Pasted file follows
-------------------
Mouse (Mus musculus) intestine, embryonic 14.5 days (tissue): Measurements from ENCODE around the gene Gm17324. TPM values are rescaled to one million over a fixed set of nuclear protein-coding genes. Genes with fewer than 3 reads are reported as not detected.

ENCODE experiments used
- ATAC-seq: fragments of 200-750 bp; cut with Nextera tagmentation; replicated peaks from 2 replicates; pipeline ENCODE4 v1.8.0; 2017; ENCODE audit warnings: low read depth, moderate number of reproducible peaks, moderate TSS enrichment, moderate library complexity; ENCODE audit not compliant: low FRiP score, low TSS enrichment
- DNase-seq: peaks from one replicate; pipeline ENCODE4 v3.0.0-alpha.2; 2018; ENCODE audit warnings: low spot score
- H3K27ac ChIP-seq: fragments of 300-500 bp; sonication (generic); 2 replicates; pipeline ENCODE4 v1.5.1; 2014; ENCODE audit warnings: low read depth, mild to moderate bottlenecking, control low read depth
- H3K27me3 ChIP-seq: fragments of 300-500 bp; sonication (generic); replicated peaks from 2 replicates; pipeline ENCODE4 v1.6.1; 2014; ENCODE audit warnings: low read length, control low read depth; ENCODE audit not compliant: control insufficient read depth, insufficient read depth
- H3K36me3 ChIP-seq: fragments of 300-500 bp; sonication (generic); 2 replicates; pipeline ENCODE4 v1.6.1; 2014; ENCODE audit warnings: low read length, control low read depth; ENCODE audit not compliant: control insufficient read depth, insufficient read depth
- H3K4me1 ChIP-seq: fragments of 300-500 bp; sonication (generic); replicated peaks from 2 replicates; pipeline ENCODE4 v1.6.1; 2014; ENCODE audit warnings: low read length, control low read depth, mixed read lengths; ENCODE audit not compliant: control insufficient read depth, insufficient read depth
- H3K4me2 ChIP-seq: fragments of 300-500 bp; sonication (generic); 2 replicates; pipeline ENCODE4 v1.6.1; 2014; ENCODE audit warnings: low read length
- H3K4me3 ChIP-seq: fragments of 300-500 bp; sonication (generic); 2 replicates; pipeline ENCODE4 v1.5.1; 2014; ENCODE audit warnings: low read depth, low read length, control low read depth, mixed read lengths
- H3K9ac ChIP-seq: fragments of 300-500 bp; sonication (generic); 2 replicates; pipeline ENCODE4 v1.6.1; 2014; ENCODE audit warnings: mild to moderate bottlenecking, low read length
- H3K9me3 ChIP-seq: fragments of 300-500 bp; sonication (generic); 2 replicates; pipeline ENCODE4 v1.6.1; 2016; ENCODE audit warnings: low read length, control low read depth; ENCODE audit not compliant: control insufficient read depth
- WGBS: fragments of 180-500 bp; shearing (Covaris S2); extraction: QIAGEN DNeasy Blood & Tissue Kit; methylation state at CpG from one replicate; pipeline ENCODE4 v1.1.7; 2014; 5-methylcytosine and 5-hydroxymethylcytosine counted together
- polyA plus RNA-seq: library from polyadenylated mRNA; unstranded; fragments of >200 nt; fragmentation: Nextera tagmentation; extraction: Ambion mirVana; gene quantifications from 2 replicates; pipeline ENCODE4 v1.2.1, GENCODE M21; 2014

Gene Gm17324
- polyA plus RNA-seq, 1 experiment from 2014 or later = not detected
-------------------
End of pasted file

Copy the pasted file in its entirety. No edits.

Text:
Mouse (Mus musculus) intestine, embryonic 14.5 days (tissue): Measurements from ENCODE around the gene Gm17324. TPM values are rescaled to one million over a fixed set of nuclear protein-coding genes. Genes with fewer than 3 reads are reported as not detected.

ENCODE experiments used
- ATAC-seq: fragments of 200-750 bp; cut with Nextera tagmentation; replicated peaks from 2 replicates; pipeline ENCODE4 v1.8.0; 2017; ENCODE audit warnings: low read depth, moderate number of reproducible peaks, moderate TSS enrichment, moderate library complexity; ENCODE audit not compliant: low FRiP score, low TSS enrichment
- DNase-seq: peaks from one replicate; pipeline ENCODE4 v3.0.0-alpha.2; 2018; ENCODE audit warnings: low spot score
- H3K27ac ChIP-seq: fragments of 300-500 bp; sonication (generic); 2 replicates; pipeline ENCODE4 v1.5.1; 2014; ENCODE audit warnings: low read depth, mild to moderate bottlenecking, control low read depth
- H3K27me3 ChIP-seq: fragments of 300-500 bp; sonication (generic); replicated peaks from 2 replicates; pipeline ENCODE4 v1.6.1; 2014; ENCODE audit warnings: low read length, control low read depth; ENCODE audit not compliant: control insufficient read depth, insufficient read depth
- H3K36me3 ChIP-seq: fragments of 300-500 bp; sonication (generic); 2 replicates; pipeline ENCODE4 v1.6.1; 2014; ENCODE audit warnings: low read length, control low read depth; ENCODE audit not compliant: control insufficient read depth, insufficient read depth
- H3K4me1 ChIP-seq: fragments of 300-500 bp; sonication (generic); replicated peaks from 2 replicates; pipeline ENCODE4 v1.6.1; 2014; ENCODE audit warnings: low read length, control low read depth, mixed read lengths; ENCODE audit not compliant: control insufficient read depth, insufficient read depth
- H3K4me2 ChIP-seq: fragments of 300-500 bp; sonication (generic); 2 replicates; pipeline ENCODE4 v1.6.1; 2014; ENCODE audit warnings: low read length
- H3K4me3 ChIP-seq: fragments of 300-500 bp; sonication (generic); 2 replicates; pipeline ENCODE4 v1.5.1; 2014; ENCODE audit warnings: low read depth, low read length, control low read depth, mixed read lengths
- H3K9ac ChIP-seq: fragments of 300-500 bp; sonication (generic); 2 replicates; pipeline ENCODE4 v1.6.1; 2014; ENCODE audit warnings: mild to moderate bottlenecking, low read length
- H3K9me3 ChIP-seq: fragments of 300-500 bp; sonication (generic); 2 replicates; pipeline ENCODE4 v1.6.1; 2016; ENCODE audit warnings: low read length, control low read depth; ENCODE audit not compliant: control insufficient read depth
- WGBS: fragments of 180-500 bp; shearing (Covaris S2); extraction: QIAGEN DNeasy Blood & Tissue Kit; methylation state at CpG from one replicate; pipeline ENCODE4 v1.1.7; 2014; 5-methylcytosine and 5-hydroxymethylcytosine counted together
- polyA plus RNA-seq: library from polyadenylated mRNA; unstranded; fragments of >200 nt; fragmentation: Nextera tagmentation; extraction: Ambion mirVana; gene quantifications from 2 replicates; pipeline ENCODE4 v1.2.1, GENCODE M21; 2014

Gene Gm17324
- polyA plus RNA-seq, 1 experiment from 2014 or later = not detected